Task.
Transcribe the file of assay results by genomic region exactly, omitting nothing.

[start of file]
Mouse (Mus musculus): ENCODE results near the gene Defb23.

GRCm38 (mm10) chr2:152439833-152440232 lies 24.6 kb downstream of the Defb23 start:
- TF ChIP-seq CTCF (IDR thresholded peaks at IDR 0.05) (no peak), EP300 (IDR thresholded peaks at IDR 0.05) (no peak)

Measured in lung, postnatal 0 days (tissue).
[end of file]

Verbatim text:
Mouse (Mus musculus): ENCODE results near the gene Defb23.

GRCm38 (mm10) chr2:152439833-152440232 lies 24.6 kb downstream of the Defb23 start:
- TF ChIP-seq CTCF (IDR thresholded peaks at IDR 0.05) (no peak), EP300 (IDR thresholded peaks at IDR 0.05) (no peak)

Measured in lung, postnatal 0 days (tissue).